The U.S. Geological Survey is a scientific agency of the United States government dedicated to gathering, mapping, and monitoring information about natural resources conditions. USGS has partnered with Mobomo on a variety of projects, from their Drupal website to the most cutting-edge technology. The USGS Did You Feel It (DYFI) application is a long-running system for rapidly collecting and mapping macroseismic intensity data from users’ shaking and damage reports, and is now shifting from a purely web-based experience to incorporating voice-enabled IoT devices, powered by Alexa today, and possibly Google, Siri, and others in the future. We cannot wait to present together at the VOICE Summit on our, not yet released, Alexa skill. Be sure to see our session on Thursday, July 26, at 2 pm.
What better way to keep USGS at the forefront of technology than to utilize Alexa for earthquake reporting. This information, originally gathered via snail mail and then the internet, enables citizens to report what they experienced during or after an event. Now, if you feel an earthquake, you can duck for cover and report it all at once!
While reporting an earthquake to Alexa after it occurs may not be the first thought to cross your mind, expanding use of voice technology will enable this to become second nature. Having accurate information based on one’s location is important to the success of the USGS earthquake research. The next time you feel an earthquake, be sure to use this Alexa Skill to report your experience.
Did You Feel It?
“Did you Feel It” is a voice Skill for the Amazon Alexa family of devices that provides a voice interface for citizens to provide detailed earthquake reports to the US Geological Survey. Considerable effort went into the development of the Conservation User Interface (CUI) to allow for more natural conversations, and feedback from test users was integrated into the current Alexa skill set. With proper care in skill development, voice-enabled IoT devices may allow people to interact and respond more naturally to real-world events that the USGS monitors and studies. From anywhere within range of an Alexa device, citizens can engage in a natural dialogue about earthquakes in their areas, such as:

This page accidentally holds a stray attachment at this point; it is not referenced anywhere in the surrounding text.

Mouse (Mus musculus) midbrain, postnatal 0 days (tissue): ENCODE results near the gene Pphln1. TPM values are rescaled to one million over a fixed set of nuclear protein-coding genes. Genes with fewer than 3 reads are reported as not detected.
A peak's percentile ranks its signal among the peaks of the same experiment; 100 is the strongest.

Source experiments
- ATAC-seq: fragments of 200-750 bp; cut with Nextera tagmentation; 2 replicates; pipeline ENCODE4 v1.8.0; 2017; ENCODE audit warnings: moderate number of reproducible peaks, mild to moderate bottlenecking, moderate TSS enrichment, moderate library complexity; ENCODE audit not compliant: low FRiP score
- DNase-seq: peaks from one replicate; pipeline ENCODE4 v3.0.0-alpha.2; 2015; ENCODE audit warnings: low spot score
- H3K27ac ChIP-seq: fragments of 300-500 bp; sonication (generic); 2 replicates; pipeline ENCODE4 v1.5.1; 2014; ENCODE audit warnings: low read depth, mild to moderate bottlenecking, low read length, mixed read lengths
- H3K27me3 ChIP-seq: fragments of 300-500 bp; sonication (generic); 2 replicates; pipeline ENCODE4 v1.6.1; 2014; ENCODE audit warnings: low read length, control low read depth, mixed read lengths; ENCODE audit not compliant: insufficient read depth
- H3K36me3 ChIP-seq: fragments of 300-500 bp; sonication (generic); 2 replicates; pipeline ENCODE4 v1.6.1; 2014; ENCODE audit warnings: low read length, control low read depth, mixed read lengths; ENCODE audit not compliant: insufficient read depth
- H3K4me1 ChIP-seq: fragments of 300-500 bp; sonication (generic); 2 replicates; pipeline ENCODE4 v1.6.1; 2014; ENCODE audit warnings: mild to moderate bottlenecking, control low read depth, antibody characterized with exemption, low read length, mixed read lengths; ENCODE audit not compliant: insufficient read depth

“Alexa, was there just an earthquake?”
“Yes. An earthquake of magnitude 2.7 was reported 2 minutes ago, 20 miles north of your location. Did you feel it?”
“Would you like to answer some questions that will help USGS scientists better understand earthquake effects?”
The app then asks the citizens a series of questions about the effects of the earthquake shaking, the results of which are parsed, collated and sent to the USGS Earthquake Hazards Program for further study.
It’s anticipated that voice-enabled IoT devices will significantly augment current collection strategies and improve many users’ experience with their contributions to the USGS science and earthquake response. Check out our session at the VOICE Summit to learn more about the process, challenges, and what it took to bring this project to fruition!